Issue 10.1-10.2 | Fall 2011/Spring 2012 / Guest edited by Joseph N. DeFilippis, Lisa Duggan, Kenyon Farrow, and Richard Kim

Defying Realpolitik: Human Rights and the HIV Entry Bar

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No Liberation without Free Movement

The repeal of the entry bar was an island of redress amid an increasingly terrifying landscape for immigrants. Detention and deportation numbers continue to climb. The bottom line is if a policy is dangerous for immigrants, it is dangerous for immigrants with HIV. Even for those employing the more specific lens of HIV-related advocacy, considerable work remains to be done inside and outside the United States. Despite the policy change, there are still reports of individuals being delayed at US ports of entry. HIV-positive travelers to the US who received a waiver under the previous policy will continue to be pulled aside by officials until and unless all references to their waivers are expunged. The Patriot Act, the Homeland Security Act, the Welfare Reform Act, and the Illegal Immigrant Reform and Immigration Responsibility Act have all taken a ruinous toll on HIV-positive immigrants; making it all but impossible for most to access housing or healthcare; limiting options for asylum and appeal; and effectively criminalizing non-green card holders (with or without HIV). Hospitals have taken it upon themselves to “repatriate” uninsured injured and ill immigrants, whether they are documented or not. We will have to beat back each of these assaults if we are serious about defending and expanding the rights of PLWHA, ensuring the full participation of all members of our communities in movement work, and supporting the free migration of all people. This includes sex workers (and former sex workers), people who use drugs, and people with criminal convictions: all of whom have felt the heavy impact of HIV and responded with critical analysis and activism, spearheading and joining campaigns against stigma and for access to care and treatment; and all of whom are currently barred from entering the US or adjusting their immigration status once here.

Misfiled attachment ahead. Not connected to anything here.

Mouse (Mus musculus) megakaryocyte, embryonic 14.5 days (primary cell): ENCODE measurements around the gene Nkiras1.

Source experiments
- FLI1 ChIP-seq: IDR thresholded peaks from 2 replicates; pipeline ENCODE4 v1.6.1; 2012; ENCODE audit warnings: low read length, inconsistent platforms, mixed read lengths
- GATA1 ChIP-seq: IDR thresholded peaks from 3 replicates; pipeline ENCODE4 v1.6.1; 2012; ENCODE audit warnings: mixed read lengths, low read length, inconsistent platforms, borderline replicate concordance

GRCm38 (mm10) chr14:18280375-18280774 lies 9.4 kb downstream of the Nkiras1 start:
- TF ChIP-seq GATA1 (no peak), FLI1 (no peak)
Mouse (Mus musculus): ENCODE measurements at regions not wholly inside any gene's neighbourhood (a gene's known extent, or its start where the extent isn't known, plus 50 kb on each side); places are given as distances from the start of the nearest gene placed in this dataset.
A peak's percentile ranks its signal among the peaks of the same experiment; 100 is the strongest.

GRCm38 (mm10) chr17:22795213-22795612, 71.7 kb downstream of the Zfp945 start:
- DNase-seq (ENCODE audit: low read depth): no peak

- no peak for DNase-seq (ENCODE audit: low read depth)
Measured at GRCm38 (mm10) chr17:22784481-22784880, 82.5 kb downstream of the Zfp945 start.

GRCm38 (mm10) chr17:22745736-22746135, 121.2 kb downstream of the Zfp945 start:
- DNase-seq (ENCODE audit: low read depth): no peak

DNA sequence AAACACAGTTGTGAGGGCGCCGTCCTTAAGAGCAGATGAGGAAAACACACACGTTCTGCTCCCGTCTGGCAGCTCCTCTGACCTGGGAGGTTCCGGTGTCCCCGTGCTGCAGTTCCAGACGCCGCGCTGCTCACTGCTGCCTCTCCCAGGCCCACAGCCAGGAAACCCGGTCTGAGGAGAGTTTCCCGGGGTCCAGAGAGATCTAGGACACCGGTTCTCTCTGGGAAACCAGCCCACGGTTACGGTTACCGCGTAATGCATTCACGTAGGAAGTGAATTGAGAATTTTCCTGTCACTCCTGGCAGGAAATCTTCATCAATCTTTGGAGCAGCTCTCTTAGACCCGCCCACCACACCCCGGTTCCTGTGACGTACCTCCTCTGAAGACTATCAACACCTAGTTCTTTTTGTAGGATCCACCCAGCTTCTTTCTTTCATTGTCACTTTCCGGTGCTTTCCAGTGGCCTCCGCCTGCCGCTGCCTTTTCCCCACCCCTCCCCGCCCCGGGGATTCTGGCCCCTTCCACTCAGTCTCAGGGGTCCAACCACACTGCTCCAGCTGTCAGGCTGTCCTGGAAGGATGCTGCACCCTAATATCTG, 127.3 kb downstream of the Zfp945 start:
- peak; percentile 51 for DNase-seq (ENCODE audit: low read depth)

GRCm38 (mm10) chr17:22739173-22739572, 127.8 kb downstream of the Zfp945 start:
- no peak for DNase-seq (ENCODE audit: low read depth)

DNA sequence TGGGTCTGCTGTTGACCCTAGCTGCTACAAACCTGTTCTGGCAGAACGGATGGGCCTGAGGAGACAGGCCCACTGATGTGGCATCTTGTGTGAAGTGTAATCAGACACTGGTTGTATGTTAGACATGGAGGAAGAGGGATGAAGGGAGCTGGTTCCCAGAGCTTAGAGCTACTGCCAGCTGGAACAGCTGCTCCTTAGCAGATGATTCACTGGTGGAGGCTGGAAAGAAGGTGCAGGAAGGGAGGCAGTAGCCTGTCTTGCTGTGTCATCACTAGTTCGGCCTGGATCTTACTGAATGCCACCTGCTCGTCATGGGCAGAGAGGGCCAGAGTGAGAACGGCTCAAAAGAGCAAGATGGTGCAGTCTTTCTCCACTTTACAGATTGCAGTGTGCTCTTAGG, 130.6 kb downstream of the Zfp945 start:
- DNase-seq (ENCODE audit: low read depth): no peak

HIV-related restrictions on entry, stay, and residence remain in place all over the world. By foregrounding human rights arguments, we found a common language with intergovernmental agencies and with civil society activists and advocates in countries where the paradigm is considered both legitimate and essential (if not yet always enforceable). Formal and informal networks have been built; resources and expertise shared; joint projects launched; and internal and external pressures brought to bear on governments that obstruct the mobility of positive people.

As queers set out a progressive agenda, our project must be about the reshuffling and restructuring of power. This won’t happen unless we act to expand human rights, ensure the mobility of people and ideas (the kind of globalization the left can get behind), and expose the lunacy and treachery of borders. We cannot afford to be less ambitious than this.

There’s a reason queers were—and ought to remain—disproportionately involved in the work of tearing down entry bans. It’s not merely because of what HIV has meant to our community, but because we should be, by virtue of being outsiders (some more so than others), organic internationalists. This is our strength and nothing derived from assimilation even approximates it.

This writing would be incomplete without acknowledging the work of Vishal Trivedi, the Coalition to Lift the Bar, AIDS Action, the European AIDS Treatment Group, and the members of the International Task Team on HIV-related Travel Restrictions. Thanks to Coco Jervis and Gina Arias for years of invaluable conversation on and engagement with these issues, and along with Sean O’Toole for their invaluable feedback on this article.

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